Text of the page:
Malaria: severe, life-threatening.
Sheehy SH., Angus BJ.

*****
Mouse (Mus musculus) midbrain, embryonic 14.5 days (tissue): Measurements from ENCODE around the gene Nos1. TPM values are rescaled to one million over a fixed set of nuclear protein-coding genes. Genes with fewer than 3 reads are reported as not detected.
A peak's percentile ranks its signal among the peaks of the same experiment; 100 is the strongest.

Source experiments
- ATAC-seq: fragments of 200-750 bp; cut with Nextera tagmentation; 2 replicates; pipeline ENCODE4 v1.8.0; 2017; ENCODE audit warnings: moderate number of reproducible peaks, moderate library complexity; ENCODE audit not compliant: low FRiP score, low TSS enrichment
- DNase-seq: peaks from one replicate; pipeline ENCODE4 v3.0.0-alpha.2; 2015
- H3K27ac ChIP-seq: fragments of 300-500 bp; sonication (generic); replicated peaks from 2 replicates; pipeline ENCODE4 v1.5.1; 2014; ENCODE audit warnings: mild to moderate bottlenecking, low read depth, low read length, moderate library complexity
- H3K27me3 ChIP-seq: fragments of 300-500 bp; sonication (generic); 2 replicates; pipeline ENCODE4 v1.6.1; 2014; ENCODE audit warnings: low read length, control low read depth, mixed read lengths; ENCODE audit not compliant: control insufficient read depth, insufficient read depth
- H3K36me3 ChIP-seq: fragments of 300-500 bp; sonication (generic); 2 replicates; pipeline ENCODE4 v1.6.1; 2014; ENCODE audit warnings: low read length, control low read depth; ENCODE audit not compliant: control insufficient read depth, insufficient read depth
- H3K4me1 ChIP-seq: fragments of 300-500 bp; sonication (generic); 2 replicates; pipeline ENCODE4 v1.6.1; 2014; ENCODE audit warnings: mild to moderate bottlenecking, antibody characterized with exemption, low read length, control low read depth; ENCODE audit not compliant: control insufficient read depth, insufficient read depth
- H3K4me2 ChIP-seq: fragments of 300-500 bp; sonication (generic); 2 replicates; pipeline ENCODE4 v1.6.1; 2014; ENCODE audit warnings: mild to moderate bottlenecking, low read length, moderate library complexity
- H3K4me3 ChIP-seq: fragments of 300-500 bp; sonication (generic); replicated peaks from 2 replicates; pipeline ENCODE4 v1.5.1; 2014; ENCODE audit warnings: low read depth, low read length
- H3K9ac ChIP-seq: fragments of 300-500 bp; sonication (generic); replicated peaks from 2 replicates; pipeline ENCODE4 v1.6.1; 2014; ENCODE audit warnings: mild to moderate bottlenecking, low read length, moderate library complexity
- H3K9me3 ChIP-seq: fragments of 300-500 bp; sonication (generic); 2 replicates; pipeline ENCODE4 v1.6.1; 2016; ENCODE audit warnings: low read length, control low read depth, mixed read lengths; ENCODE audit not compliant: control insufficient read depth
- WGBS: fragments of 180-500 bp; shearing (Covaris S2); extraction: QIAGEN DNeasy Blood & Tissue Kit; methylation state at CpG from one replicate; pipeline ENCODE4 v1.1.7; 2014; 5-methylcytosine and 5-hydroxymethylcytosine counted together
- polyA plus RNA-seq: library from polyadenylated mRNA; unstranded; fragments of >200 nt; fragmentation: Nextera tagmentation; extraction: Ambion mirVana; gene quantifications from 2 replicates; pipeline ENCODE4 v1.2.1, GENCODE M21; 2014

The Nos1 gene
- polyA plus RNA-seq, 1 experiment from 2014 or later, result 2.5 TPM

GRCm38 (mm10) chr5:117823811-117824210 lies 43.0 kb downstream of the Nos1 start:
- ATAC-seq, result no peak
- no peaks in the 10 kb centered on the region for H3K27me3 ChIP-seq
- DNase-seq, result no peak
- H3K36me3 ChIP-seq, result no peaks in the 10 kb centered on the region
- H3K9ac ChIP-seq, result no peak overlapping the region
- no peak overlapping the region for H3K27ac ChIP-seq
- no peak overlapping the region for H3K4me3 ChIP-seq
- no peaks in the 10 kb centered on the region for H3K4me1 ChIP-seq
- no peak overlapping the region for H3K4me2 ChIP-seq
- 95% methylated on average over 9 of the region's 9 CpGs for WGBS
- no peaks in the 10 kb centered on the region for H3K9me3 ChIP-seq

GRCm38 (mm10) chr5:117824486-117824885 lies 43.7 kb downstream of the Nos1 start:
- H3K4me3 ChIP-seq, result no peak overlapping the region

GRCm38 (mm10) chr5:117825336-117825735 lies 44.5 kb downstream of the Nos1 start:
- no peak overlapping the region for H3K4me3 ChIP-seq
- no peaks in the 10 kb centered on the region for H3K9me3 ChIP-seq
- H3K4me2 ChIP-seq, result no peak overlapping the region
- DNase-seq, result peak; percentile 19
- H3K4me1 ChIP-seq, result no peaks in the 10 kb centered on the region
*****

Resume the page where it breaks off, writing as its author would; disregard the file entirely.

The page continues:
IntroductionSevere malaria mainly affects children under 5 years old, non-immune travellers, migrants to malarial areas, and people living in areas with unstable or seasonal malaria. Cerebral malaria, causing encephalopathy and coma, is fatal in around 20% of children and adults, and neurological sequelae may occur in some survivors. Severe malarial anaemia may have a mortality rate of over 13%.Methods and outcomesWe conducted a systematic review and aimed to answer the following clinical questions: What are the effects of antimalarial treatments and adjunctive treatment for complicated falciparum malaria in non-pregnant people? We searched: Medline, Embase, The Cochrane Library, and other important databases up to December 2009 (Clinical Evidence reviews are updated periodically, please check our website for the most up-to-date version of this review). We included harms alerts from relevant organisations such as the US Food and Drug Administration (FDA) and the UK Medicines and Healthcare products Regulatory Agency (MHRA).ResultsWe found 33 systematic reviews, RCTs, or observational studies that met our inclusion criteria.ConclusionsIn this systematic review we present information relating to the effectiveness and safety of the following interventions: dexamethasone, exchange blood transfusion, initial blood transfusion, intramuscular artemether, intravenous and intramuscular artesunate, intravenous and intramuscular dihydroartemisinin, quinine, and rectal/intravenous/intramuscular artemisinin and its derivatives.